"Israel Defense Forces tanks shelled the north Gaza town of Beit Lahiya early Wednesday, killing three Palestinians and wounding 10 children in their houses, witnesses and medics said."

Israel Kills Islamic Jihad Leader in Gaza Strike

Israel arrests UN employees, kills Islamic Jihad leader
"Israel has arrested 13 UN employees and plans to indict them for 'suspected links to terrorism' an Israeli army officer said."

Stocks Lower as Oil Breaches $51/Barrel

CIA Report Finds No Conclusive Zarqawi-Saddam Link
"Earlier on Tuesday, White House spokesman Scott McClellan reasserted that there was a relationship between Saddam and Zarqawi. 'He was in contact from Baghdad with Ansar al-Islam in the northeastern part of Iraq. He had a cell operating from Baghdad during that period, as well. So there are clearly ties between Iraq and -- between the regime, Saddam Hussein's regime and al Qaeda,' McClellan told reporters."

Cheney Sticks with Al Qaeda, Saddam Link
"Cheney, often criticized for saying Iraq and Al Qaeda were allies to justify last year's invasion of Iraq, said of former Iraqi President Saddam Hussein: 'He had an established relationship with Al Qaeda.'"

Three Bush Officials Probed in Boeing Tanker Deal

Air Force Looks at New Microwave Weapon
"The Air Force expects planes will be able to fire non-lethal microwave rays at enemy ground troops with the help of a new superconducting generator system developed at Wright-Patterson Air Force Base after about 25 years of research."

Kids Need Help Staying Slim, Congress Told
"Schools may need more money and regulators may need more authority to help America's children from spiraling into obesity, experts and politicians told Congress on Tuesday."

House OKs Bill to Shield GIs from Abusive Sales
"Legislation to protect U.S. soldiers from predatory life insurance and mutual fund sales on military bases was approved overwhelmingly on Tuesday by the U.S. House of Representatives."

Tax on Men for Violence on Women Proposed
"A group of Swedish parliamentarians proposed levying a 'man tax' to cover the social cost of violence against women."
"'We must have a discussion where men understand they as a group have a responsibility,' said Schyman, one of the party members to sign the motion for debate on the new tax."

October 4, 2004

41 Dead, over 100 Wounded - 2 US soldiers Killed Sunday by Juan Cole
"It seems to me that the likelihood that the US can defeat the Sadrists in Sadr City with tanks and AC-130s is extremely low, and that they are almost certainly driving more Shiites into Muqtada's arms. Since the "Mahdi Army" is really just poor Shiite young men with guns and rpg's, and since most poor young men have weapons, there are probably a good hundred thousand potential Sadrist fighters in the slum. The US cannot kill more than a small fraction of them if it isn't going to commit genocide, and the ones it doesn't kill are probably going to remain angry and take up arms themselves."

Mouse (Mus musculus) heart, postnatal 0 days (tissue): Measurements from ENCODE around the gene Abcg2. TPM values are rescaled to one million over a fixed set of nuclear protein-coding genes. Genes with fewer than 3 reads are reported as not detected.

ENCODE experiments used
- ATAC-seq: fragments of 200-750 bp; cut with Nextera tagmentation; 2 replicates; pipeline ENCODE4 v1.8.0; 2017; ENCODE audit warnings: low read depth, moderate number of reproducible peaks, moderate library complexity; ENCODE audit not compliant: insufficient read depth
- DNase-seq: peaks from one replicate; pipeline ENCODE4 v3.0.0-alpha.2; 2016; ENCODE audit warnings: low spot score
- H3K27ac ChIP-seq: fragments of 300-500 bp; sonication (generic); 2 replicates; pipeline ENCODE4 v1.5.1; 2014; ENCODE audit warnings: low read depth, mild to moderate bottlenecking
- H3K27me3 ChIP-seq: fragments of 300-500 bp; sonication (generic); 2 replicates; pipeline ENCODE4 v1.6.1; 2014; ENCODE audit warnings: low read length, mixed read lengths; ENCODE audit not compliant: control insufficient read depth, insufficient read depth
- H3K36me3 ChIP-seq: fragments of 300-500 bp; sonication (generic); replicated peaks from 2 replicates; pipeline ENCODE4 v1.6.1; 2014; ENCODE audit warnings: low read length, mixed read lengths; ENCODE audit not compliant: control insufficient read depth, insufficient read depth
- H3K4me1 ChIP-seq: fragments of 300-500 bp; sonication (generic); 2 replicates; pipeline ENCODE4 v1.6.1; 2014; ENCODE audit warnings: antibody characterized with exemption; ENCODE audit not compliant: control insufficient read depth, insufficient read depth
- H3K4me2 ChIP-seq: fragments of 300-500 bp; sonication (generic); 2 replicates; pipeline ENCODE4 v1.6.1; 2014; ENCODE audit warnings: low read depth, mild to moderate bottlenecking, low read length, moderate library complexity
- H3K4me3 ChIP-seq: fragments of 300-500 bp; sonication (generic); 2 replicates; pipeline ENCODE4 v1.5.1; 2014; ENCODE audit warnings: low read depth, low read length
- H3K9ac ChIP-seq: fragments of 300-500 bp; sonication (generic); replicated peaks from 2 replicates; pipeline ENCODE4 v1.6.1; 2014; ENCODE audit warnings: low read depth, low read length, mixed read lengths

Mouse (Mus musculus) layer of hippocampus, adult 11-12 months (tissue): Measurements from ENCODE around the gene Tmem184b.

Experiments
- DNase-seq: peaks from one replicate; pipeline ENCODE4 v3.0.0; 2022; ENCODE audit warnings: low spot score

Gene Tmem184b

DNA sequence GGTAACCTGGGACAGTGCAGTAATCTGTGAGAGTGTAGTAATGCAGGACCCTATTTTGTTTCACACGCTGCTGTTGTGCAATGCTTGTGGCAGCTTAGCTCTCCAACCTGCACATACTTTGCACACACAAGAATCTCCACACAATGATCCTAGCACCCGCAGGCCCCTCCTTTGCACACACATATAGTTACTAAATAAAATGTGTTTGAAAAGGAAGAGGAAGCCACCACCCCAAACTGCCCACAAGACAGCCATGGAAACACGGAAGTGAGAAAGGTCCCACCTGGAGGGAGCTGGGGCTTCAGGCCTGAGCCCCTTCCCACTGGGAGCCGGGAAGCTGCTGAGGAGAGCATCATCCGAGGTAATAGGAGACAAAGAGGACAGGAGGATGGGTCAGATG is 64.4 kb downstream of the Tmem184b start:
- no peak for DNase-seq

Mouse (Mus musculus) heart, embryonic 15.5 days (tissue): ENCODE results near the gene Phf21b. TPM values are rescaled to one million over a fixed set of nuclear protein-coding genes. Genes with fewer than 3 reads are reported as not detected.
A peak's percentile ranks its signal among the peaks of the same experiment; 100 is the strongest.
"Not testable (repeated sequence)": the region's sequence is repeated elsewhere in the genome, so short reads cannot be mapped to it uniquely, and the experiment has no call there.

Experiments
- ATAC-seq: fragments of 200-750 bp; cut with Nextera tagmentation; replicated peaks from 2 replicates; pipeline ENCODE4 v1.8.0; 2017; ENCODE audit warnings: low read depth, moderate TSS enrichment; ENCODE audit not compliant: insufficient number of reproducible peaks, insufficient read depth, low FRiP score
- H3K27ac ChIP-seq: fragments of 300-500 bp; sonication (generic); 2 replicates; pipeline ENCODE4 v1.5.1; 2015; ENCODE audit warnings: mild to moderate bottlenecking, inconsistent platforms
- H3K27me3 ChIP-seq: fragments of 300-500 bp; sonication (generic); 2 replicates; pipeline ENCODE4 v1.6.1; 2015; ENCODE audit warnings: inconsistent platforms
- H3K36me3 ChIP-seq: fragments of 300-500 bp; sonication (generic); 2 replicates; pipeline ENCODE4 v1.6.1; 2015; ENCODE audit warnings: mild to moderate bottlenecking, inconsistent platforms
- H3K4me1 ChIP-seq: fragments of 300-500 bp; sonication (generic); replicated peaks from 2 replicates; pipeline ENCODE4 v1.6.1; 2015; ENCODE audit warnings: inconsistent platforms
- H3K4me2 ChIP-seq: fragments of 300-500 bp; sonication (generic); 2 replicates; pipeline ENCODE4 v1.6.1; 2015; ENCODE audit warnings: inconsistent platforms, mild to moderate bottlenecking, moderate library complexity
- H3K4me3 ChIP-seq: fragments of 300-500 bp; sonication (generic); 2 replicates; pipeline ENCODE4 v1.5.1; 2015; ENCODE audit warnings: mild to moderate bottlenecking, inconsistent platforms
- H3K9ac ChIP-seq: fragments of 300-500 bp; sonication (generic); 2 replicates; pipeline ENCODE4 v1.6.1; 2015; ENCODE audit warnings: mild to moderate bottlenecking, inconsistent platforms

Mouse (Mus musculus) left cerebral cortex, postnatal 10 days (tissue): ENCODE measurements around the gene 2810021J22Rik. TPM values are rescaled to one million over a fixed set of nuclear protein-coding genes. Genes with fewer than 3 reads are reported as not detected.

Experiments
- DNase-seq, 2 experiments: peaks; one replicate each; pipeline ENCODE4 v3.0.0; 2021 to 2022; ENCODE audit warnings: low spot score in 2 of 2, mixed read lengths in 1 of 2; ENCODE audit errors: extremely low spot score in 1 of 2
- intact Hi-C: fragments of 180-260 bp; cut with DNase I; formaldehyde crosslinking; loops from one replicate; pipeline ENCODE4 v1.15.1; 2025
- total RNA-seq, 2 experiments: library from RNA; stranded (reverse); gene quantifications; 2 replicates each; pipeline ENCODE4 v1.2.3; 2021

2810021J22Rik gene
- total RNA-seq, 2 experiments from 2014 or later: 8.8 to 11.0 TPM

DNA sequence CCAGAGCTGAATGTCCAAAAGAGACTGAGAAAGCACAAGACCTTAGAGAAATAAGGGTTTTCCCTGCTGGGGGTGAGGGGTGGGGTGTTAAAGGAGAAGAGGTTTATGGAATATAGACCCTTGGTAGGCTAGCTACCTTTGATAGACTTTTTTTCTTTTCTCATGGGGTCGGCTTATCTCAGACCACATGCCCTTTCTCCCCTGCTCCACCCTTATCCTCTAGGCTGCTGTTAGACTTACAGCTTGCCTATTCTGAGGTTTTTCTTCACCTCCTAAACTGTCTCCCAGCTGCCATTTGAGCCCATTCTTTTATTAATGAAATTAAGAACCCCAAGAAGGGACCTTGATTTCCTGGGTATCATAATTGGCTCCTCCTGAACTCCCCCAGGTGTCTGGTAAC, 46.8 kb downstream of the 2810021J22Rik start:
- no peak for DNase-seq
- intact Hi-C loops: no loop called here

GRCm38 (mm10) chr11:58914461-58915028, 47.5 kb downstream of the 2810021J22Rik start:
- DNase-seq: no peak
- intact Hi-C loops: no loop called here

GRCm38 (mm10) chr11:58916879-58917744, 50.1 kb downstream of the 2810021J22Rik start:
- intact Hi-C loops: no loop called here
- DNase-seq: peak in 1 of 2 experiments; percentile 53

Car bombs kill 26 in Baghdad and Mosul

Fighting Flares in Baghdad Slum After Car Bombs
"Witnesses said American AC-130 aircraft pounded suspected rebel positions in Sadr City, but there was no immediate word on casualties and the U.S. military said it had no information on the fighting."

How US fuelled myth of Zarqawi the mastermind
"Several sources said the importance of Zarqawi, blamed for many of the most spectacular acts of violence in Iraq, has been exaggerated by flawed intelligence and the Bush administration's desire to find "a villain" for the post-invasion mayhem."

Poland unexpectedly says troops may quit Iraq in 2005

Arab Nations at UN Demand Israel Stop Gaza Attacks

Rumsfeld: No 'Hard Evidence' of Iraq-Al Qaeda Link
"Rumsfeld said President Bush made the judgment that Saddam 'ran a vicious regime that had used weapons of mass destruction on its own people, as well as its neighbors, and that it was important to set that right by removing that regime before they, in fact, did gather weapons of mass destruction, either themselves or transferring them to terrorist networks.' Before the war, U.S. officials spoke of Iraq already possessing weapons of mass destruction, not a potential for gathering them."

Top Court Upholds Do-Not-Call Registry
"'We hold that the do-not-call registry is a valid commercial speech regulation because it directly advances the government's important interests in safeguarding personal privacy and reducing the danger of telemarketing abuse without burdening an excessive amount of speech,' the appeals court said."

Air Force pursuing antimatter weapons
"Following an initial inquiry from The Chronicle this summer, the Air Force forbade its employees from publicly discussing the antimatter research program. Still, details on the program appear in numerous Air Force documents distributed over the Internet prior to the ban."

Probes take their toll on Iraq contractor